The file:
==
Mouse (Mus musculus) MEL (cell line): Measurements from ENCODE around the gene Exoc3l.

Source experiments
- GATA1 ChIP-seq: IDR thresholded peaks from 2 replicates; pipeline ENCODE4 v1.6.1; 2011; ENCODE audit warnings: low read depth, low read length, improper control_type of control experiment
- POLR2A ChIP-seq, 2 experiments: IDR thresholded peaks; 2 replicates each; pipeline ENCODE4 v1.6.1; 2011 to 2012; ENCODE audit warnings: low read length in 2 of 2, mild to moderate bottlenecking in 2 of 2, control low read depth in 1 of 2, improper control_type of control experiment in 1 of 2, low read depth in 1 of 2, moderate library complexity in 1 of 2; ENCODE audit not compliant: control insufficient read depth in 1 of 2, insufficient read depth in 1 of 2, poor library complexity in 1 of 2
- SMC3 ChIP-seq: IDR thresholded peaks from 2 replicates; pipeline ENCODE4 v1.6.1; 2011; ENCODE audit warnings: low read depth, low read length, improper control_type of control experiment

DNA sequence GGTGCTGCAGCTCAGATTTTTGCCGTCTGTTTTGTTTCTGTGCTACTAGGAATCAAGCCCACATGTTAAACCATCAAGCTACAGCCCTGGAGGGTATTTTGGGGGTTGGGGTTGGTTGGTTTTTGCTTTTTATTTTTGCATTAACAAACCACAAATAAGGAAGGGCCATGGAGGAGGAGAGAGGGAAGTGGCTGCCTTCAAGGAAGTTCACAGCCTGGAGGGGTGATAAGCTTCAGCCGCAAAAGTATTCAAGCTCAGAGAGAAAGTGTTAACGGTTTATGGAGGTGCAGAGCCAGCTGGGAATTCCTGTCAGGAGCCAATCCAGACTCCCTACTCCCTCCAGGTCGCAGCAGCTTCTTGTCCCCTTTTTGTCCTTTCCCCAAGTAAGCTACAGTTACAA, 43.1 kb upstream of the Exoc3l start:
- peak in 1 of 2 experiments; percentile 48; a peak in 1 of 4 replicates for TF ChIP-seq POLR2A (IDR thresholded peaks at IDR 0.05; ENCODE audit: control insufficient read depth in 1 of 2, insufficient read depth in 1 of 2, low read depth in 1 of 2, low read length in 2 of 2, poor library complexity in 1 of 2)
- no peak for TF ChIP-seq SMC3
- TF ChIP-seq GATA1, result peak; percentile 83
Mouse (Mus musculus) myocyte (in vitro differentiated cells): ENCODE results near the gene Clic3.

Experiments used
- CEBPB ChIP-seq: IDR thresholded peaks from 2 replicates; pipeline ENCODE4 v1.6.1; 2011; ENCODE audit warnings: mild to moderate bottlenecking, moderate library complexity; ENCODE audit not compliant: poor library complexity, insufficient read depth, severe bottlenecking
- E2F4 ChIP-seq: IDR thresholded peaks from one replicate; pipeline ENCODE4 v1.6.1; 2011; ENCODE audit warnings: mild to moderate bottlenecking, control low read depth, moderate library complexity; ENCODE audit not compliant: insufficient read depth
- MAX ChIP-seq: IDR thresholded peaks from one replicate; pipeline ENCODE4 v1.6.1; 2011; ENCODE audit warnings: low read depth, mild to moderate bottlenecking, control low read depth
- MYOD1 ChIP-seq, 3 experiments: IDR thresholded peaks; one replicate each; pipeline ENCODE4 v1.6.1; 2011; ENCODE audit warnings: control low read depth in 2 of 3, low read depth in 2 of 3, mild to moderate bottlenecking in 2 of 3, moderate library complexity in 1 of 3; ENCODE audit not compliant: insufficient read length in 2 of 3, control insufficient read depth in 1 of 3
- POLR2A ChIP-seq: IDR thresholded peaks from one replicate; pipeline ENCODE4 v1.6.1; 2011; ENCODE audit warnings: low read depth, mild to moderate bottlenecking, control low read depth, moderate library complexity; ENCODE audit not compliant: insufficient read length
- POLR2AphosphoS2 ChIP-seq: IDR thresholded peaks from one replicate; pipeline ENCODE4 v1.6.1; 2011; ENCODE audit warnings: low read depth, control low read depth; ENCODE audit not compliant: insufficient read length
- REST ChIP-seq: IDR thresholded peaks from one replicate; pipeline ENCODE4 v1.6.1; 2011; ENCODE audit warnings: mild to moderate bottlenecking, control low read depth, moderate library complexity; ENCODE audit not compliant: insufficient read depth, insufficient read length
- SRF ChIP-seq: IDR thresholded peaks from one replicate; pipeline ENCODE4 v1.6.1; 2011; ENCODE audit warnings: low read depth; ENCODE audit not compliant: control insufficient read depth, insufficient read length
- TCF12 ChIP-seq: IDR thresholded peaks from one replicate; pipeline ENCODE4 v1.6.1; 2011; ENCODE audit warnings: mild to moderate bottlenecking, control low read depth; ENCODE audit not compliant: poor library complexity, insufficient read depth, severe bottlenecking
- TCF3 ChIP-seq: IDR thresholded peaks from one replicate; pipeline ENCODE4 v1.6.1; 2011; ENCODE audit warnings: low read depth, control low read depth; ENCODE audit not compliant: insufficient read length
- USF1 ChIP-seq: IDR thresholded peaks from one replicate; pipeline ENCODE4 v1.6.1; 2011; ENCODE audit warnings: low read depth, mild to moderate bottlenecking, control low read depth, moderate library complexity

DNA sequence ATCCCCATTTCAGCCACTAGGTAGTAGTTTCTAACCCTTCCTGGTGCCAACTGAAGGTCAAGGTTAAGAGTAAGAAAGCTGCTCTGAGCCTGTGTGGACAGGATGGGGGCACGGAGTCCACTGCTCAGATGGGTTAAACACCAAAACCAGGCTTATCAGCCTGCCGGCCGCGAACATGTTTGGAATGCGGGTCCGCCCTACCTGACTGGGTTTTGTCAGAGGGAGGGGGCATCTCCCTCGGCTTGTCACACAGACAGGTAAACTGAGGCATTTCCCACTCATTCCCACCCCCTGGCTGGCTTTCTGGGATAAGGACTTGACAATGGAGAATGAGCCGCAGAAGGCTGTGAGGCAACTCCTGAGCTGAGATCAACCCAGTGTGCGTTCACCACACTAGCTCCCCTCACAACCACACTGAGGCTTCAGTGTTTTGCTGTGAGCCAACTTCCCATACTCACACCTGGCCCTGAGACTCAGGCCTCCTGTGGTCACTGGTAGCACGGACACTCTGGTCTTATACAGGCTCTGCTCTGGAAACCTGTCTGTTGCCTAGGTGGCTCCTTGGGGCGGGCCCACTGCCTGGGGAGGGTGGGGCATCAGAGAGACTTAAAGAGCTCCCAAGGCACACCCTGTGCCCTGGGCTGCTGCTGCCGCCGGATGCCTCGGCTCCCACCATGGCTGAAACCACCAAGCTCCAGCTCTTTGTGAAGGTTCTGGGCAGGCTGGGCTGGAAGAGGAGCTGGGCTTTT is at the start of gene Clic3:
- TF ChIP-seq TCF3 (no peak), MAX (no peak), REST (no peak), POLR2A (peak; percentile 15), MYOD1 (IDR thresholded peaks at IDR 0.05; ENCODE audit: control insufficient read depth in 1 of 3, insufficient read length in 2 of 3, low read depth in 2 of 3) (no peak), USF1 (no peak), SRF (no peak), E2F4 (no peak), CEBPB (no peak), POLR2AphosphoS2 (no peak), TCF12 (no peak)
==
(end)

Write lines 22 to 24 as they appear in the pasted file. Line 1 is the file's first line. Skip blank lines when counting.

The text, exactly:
- USF1 ChIP-seq: IDR thresholded peaks from one replicate; pipeline ENCODE4 v1.6.1; 2011; ENCODE audit warnings: low read depth, mild to moderate bottlenecking, control low read depth, moderate library complexity

DNA sequence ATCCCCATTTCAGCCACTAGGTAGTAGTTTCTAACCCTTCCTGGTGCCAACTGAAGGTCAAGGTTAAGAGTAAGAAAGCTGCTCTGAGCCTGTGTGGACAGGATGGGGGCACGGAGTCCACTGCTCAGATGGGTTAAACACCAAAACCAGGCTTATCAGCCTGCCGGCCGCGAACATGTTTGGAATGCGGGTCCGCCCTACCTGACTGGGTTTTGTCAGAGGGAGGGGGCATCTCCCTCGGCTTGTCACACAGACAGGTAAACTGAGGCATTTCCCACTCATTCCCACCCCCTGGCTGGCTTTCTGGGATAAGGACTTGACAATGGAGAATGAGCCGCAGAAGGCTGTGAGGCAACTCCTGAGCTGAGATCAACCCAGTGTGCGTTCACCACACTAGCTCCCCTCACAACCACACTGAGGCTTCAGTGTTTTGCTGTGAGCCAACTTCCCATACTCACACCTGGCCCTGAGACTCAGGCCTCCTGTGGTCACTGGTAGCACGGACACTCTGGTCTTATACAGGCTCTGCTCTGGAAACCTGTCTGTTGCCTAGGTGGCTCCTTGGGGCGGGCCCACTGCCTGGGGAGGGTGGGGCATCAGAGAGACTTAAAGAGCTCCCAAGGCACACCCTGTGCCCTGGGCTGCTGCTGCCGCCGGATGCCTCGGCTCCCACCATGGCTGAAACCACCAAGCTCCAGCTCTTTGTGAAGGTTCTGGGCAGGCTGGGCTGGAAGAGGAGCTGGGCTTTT is at the start of gene Clic3:
- TF ChIP-seq TCF3 (no peak), MAX (no peak), REST (no peak), POLR2A (peak; percentile 15), MYOD1 (IDR thresholded peaks at IDR 0.05; ENCODE audit: control insufficient read depth in 1 of 3, insufficient read length in 2 of 3, low read depth in 2 of 3) (no peak), USF1 (no peak), SRF (no peak), E2F4 (no peak), CEBPB (no peak), POLR2AphosphoS2 (no peak), TCF12 (no peak)